All of the preparation, the carols, the extra coins in the red bucket at the grocery store, the stories of good will toward perfect strangers, the re-focusing on just what Christmas is all about, the magic of the nighttime, the anxious awaiting of dawn…
It reaches a head just before bedtime on Christmas Eve. You could stride along, atop the sheer anticipation.
There are those universal moments – the story of a stranger pulling over to help someone stranded on the side of the road, or a famous person discreetly providing toys to poor children, or a church getting together to feed the homeless a hot meal – which elicit the lament, “Why can’t every day be like this?” Or you sometimes hear it declared, ambitiously – “Make every day Christmas day!”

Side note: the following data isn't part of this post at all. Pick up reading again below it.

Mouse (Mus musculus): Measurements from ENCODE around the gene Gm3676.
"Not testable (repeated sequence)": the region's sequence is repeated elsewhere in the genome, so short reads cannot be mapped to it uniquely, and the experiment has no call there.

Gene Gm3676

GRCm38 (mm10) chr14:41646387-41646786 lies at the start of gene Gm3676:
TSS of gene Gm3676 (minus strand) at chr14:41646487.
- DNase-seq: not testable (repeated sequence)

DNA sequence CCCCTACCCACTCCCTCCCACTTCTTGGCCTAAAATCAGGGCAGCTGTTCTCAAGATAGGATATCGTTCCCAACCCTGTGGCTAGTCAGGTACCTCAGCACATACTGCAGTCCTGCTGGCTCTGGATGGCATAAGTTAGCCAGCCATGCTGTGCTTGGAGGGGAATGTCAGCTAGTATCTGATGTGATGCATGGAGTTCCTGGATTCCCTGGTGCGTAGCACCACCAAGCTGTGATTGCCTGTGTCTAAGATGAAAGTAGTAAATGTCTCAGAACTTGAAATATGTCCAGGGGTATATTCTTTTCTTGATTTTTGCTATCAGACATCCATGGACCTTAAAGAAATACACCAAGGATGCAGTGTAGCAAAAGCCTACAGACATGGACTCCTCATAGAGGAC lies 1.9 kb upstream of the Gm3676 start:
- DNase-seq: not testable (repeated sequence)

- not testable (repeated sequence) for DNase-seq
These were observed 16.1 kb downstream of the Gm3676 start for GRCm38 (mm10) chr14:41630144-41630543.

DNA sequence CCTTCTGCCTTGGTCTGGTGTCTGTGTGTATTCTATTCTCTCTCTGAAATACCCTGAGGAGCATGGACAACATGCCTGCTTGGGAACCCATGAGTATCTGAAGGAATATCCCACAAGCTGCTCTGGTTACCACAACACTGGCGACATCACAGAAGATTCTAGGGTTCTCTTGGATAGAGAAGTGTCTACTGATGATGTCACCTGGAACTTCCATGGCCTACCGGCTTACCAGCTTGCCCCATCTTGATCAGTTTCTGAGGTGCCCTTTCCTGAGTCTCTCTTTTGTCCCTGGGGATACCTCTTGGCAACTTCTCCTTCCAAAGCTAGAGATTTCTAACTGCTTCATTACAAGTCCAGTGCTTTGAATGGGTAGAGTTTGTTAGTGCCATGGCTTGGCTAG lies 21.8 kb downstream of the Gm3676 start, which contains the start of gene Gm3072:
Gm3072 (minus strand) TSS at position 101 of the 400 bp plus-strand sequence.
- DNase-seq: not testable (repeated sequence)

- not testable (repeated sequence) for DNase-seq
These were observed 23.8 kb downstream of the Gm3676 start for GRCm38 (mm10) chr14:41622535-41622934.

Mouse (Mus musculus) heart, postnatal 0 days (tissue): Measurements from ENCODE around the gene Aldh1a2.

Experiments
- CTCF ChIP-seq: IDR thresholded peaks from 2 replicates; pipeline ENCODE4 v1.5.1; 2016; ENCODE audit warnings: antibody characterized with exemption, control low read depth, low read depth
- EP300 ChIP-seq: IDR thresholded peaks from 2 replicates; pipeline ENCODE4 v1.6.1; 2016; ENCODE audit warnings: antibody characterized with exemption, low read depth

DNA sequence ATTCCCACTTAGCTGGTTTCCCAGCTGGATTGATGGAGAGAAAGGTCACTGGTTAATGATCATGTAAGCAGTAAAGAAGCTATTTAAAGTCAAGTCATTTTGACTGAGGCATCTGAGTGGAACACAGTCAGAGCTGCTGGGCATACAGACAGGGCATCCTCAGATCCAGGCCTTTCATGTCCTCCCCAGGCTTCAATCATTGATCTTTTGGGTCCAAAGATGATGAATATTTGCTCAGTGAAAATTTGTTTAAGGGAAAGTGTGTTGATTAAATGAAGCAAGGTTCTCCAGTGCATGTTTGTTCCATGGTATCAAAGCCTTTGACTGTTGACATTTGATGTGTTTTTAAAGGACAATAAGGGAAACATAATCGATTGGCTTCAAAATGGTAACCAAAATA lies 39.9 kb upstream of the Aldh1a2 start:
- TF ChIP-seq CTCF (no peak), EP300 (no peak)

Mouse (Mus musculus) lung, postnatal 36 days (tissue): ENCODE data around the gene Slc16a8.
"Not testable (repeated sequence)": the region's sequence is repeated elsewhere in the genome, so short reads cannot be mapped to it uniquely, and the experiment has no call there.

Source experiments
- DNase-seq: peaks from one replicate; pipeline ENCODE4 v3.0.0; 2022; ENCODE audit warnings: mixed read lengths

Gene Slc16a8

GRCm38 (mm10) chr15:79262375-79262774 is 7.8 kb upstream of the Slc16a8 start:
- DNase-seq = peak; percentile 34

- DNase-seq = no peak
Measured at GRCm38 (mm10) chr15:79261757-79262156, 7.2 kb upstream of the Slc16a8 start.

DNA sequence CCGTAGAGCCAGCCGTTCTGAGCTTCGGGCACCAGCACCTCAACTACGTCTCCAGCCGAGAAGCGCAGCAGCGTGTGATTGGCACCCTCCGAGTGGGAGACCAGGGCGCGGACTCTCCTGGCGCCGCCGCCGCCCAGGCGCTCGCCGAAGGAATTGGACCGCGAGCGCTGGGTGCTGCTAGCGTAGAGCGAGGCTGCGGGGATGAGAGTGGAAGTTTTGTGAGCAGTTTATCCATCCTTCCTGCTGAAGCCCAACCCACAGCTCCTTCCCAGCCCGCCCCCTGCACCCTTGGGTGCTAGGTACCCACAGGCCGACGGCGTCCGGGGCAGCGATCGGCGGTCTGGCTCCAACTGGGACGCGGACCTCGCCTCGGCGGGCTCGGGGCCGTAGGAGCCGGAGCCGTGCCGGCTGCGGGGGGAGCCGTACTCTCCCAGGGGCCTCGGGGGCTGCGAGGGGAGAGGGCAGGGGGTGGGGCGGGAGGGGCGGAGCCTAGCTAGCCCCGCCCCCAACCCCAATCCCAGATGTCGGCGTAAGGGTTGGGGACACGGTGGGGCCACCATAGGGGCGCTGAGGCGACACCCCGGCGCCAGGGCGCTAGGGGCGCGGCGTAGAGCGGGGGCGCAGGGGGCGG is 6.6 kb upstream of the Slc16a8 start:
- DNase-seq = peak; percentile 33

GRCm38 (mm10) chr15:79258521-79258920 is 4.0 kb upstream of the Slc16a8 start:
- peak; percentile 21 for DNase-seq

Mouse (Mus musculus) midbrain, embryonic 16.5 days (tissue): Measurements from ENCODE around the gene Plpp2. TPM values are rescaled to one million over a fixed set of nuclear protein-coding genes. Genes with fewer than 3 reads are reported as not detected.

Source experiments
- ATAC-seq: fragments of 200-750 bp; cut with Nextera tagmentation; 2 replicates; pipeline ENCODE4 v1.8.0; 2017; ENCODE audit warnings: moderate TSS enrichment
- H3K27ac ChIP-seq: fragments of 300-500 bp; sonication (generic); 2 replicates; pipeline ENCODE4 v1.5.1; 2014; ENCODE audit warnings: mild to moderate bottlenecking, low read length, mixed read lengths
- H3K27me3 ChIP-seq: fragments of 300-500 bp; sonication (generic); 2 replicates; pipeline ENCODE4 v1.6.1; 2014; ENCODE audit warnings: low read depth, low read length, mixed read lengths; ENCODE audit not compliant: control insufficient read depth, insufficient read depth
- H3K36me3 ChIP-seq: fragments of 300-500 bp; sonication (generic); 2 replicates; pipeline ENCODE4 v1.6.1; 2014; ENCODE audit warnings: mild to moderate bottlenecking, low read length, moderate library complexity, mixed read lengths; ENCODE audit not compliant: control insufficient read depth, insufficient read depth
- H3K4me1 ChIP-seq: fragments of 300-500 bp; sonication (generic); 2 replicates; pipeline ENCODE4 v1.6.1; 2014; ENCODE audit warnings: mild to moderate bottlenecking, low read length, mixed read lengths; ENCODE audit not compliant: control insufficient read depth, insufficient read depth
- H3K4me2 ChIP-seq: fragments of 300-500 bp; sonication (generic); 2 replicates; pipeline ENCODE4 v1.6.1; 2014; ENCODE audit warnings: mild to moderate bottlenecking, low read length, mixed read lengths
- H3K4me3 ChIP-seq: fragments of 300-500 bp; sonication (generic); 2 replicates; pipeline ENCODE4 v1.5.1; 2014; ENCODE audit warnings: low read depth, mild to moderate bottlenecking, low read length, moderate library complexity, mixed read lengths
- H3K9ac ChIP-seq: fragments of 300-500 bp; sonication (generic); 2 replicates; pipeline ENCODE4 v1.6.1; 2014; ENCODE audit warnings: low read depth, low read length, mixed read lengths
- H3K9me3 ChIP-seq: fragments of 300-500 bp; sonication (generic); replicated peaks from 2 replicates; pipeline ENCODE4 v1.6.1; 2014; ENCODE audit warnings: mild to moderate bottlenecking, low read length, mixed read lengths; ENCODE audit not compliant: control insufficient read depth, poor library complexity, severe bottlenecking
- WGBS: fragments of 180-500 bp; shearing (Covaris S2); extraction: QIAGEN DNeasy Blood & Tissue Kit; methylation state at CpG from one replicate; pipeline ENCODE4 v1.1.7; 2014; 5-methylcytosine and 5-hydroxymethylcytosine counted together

It would be nice, wouldn’t it? A universal disposition toward concern for others, finding satisfaction in bringing joy to others, making impossible things happen – even the gaiety of spirit one experiences, alone, driving along a dark road with Christmas lights shining brightly.
Why can the people in darkness not see a great light, every night?
In the classic carol, “Little Drummer Boy,” there are two lines which go:
Little Baby, pa rum pum pum pum
I am a poor boy too, pa rum pum pum pum
This verse presents the Incarnation in a striking way. A boy who is weathered by the elements, who knows hunger, who is always only days away from wasting away – this boy empathizes with the King of Kings, because the King has so completely relinquished His power.